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Bucs' new start could not have gone worse

By GARY SHELTON, Times Sports Columnist

© St. Petersburg Times, published September 9, 2002

TAMPA -- If you can tell one thing from the way the Bucs opened the season, it is this.

TAMPA -- If you can tell one thing from the way the Bucs opened the season, it is this.

Jon Gruden is sleeping way too much.

What's that? The guy sacks in until 3:17 a.m.? Are you kidding me? Did you get a look at how much work there is to be done with this team? The guy needs to set his alarm for 2 a.m. ... at the latest.

There are holes in this team. Check that. There are canyons. There are gorges and chasms and vast amounts of wasteland. From here, it is a long way up.

Say what you want about the Bucs' nifty little comeback in the final stages of Sunday's 26-20 overtime loss to the Saints. Delude yourself into believing the furious rally to force overtime erased all the problems the Bucs displayed the first three quarters. Warm yourself in the considerable amount of spunk the Bucs showed and forget about the junk.

Then realize this.

Man, was this disappointing.

The new, improved Bucs took the field for the first meaningful time, and together they laid a new, improved egg. The offensive line did not block. The secondary did not cover. The pass rush was late in coming. There were dumb penalties, dropped passes, blown assignments.

Say this about the new NFC South.

The cellar smells simply awful.

Oh, a finish such as this is convenient for denial. When the Bucs came from 10 points down in the final five minutes to force overtime, it became possible to put a positive spin on this game. Why, if Tom Tupa doesn't turn into Garo Yepremian in the final minutes, the Bucs might have won yet.

Reality is different. Reality says you should look at the problems the Bucs have and realize how much work is to be done. Reality says that if Joe Horn doesn't drop a pass in the closing minutes of regulation, the Bucs' rally never happens. Reality says, after one game, the Bucs look very much like one of those teams that might have to step backward before stepping forward.

Think of the game in the most basic of terms. How many times did the Saints hit Bucs quarterback Brad Johnson in the mouth? And how many times did the Bucs hit New Orleans quarterback Aaron Brooks in his?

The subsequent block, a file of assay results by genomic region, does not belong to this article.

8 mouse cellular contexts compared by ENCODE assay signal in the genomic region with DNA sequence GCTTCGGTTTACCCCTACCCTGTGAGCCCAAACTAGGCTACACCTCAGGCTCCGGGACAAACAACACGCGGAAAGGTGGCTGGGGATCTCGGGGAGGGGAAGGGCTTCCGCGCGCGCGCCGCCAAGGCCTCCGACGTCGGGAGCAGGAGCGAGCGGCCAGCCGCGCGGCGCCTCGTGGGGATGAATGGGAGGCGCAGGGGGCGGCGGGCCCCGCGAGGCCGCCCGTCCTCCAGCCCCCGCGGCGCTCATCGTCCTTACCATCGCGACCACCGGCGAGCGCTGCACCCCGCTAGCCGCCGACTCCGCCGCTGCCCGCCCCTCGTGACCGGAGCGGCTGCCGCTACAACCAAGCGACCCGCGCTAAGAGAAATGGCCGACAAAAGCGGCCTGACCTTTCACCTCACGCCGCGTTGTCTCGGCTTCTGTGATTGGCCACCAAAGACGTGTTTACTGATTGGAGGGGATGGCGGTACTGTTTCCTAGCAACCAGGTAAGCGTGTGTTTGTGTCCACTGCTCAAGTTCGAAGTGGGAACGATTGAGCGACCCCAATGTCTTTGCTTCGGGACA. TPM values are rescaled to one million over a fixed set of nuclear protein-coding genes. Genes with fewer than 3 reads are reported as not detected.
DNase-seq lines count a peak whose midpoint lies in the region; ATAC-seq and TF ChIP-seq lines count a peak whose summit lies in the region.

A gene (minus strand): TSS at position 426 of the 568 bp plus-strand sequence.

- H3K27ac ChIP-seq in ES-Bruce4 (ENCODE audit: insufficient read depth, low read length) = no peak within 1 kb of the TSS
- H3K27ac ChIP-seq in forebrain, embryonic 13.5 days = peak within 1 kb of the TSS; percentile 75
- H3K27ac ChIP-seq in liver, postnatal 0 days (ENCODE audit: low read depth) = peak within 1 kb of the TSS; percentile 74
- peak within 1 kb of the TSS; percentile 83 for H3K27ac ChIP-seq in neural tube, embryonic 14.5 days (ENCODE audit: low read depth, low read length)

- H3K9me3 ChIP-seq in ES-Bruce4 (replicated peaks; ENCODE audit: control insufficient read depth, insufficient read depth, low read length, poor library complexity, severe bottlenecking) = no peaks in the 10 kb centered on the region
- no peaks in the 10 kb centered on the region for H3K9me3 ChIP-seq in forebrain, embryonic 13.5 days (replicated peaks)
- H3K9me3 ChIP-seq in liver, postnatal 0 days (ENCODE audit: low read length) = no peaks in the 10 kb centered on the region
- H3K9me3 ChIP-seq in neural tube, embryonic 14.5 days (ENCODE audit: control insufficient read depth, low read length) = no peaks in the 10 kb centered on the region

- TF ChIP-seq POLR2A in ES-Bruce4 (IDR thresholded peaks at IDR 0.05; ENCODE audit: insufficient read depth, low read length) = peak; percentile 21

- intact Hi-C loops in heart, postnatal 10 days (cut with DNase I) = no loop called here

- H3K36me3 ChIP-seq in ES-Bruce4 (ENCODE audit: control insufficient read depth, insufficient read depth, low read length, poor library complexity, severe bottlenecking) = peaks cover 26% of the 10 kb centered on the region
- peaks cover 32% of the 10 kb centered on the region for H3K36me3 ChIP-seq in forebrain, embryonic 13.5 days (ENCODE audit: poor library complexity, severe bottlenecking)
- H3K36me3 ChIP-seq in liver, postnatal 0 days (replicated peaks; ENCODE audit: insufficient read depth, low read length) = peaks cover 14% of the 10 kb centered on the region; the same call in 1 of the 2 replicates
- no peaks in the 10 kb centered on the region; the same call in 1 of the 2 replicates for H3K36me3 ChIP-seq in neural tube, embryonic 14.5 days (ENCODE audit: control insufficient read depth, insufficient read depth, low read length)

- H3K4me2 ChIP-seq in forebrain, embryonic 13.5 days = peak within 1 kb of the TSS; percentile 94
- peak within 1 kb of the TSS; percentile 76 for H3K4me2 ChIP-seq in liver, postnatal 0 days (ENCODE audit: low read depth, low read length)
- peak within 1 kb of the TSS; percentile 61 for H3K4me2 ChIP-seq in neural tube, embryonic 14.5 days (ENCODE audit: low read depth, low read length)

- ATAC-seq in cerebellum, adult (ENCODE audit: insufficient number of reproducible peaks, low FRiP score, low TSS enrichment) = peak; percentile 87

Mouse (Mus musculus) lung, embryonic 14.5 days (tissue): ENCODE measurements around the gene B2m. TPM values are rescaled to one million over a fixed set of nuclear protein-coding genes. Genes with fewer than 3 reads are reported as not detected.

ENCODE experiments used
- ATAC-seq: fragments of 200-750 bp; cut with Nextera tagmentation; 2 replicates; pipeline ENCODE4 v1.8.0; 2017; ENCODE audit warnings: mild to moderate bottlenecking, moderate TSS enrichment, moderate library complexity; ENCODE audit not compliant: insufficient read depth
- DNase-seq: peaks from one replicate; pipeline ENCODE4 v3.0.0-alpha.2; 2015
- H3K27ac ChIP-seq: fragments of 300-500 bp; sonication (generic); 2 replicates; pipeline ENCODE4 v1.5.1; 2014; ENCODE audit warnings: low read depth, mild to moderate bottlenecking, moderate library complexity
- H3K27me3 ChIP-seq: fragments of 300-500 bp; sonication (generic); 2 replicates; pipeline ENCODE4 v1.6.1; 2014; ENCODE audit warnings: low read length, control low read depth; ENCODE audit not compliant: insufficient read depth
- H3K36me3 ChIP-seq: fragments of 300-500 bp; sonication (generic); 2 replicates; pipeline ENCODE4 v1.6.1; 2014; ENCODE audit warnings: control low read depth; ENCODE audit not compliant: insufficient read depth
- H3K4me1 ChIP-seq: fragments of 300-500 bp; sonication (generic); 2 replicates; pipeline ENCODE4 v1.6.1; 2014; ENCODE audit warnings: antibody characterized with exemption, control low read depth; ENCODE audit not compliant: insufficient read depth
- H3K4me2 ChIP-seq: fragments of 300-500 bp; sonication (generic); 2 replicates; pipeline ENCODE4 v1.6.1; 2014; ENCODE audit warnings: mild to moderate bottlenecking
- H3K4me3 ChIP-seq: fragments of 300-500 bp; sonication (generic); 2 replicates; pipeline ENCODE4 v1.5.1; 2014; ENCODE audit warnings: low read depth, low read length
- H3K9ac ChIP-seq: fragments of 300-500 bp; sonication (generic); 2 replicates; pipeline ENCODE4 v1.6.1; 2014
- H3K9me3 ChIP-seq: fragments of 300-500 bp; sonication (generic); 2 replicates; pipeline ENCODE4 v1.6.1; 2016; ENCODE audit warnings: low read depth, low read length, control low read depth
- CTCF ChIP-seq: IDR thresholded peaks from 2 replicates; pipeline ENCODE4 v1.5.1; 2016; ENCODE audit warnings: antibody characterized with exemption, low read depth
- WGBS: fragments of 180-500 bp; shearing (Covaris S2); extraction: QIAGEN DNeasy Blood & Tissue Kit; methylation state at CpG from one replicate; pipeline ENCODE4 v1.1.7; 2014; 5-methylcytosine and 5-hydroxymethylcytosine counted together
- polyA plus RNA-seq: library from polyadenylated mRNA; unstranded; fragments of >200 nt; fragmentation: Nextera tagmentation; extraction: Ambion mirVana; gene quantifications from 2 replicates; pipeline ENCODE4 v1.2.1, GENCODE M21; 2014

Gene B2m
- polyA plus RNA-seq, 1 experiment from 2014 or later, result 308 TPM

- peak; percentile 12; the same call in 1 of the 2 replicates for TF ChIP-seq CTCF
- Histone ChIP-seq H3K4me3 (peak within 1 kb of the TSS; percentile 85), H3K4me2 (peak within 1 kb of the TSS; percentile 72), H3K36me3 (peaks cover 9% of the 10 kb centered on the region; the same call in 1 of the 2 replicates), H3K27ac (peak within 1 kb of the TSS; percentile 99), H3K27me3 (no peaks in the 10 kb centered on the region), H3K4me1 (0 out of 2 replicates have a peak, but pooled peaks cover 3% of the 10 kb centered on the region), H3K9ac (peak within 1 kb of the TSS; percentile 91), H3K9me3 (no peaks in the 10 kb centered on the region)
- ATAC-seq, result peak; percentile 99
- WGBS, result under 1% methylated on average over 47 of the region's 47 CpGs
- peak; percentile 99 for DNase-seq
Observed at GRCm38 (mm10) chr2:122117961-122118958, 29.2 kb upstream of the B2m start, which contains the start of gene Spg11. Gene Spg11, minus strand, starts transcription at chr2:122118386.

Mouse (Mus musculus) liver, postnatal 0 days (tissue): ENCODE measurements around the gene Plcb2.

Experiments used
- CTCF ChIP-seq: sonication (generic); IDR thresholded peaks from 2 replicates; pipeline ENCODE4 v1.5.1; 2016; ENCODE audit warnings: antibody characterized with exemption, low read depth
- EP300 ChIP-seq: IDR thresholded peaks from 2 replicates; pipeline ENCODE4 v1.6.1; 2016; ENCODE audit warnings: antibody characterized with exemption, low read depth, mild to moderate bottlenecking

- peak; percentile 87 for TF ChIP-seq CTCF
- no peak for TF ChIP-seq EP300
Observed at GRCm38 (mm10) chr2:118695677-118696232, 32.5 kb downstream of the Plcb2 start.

Answer: A lot to not many.

Which tells you all you need to know about the final score.

Now, if you know the history of the Bucs, you'll know that they've lost a few openers. And no one left happy at the end of any of them.

This, however, might have been worse than any of them. Yes, worse than 1976, when the Bucs lost their first game ever (and the next 25, too). Worse than '98, when a returning playoff team was disassembled 31-7 by Minnesota. Worse than '99, when Trent Dilfer imploded against the Giants.

In the NFL, there are a few cardinal sins. You do not lose at home. And you especially do not lose at home to a division opponent. The Bucs, with their new coach, with what most of us agree is their most talented team ever, managed both.

This was the start of an era. This was the beginning of Coach Chucky's reign. This was the unveiling of a new division. This was supposed to be the grandest collection of talent ever assembled in a Tampa Bay uniform. This was supposed to be the start of the million-points march.

"We gave it away," receiver Keenan McCardell said. "If you're going to be in the hunt, you can't give division games away."

On the other hand, a team's offensive line also cannot cave in, down after down, the way the Bucs' did. It goes to show you that different doesn't necessarily mean better. From the time Gruden arrived in town, it has been obvious how little he thought of the offensive line that was here. He has brought in whatever offensive lineman he could reach on the phone.

It didn't help. By the time Johnson planted on his back foot, he had six hands and three sets of bad breath upon him. And you ask yourself. Kenyatta Walker isn't good enough to play on this line?

(Maybe not. Walker ripped into his coaches after the game, which isn't exactly going to apply lotion to his situation. Walker might as well have rented an airplane to fly over the stadium pulling a banner that read, "I Don't Get It." The coaches didn't even let Walker dress for this game. Next week, they may ask him to buy a ticket).

Then there was the defense, the supposedly reloaded, hungry-once-more defense. And it couldn't get off the field. Third downs were automatic for the Saints. It was as if the Saints were keeping 10 men in to block, but that was impossible, because it seemed as if six men were wide open in the secondary.

"We should have scored 35, 40 points on them," Saints receiver Joe Horn said.

I know what you're thinking. Yes, it was only one loss. Yes, it was good the Bucs scrapped until the end. It beats surrender. Johnson, battered and booed, was terrific in the final five minutes of regulation. But this team hasn't been satisfied with close for a very long time. It shouldn't be now.

Your expectations were higher than this. So were Gruden's. On second thought, don't worry about the wakeup call. A performance like this keeps a coach up at night.

From the looks of things, there are miles to go before he sleeps.

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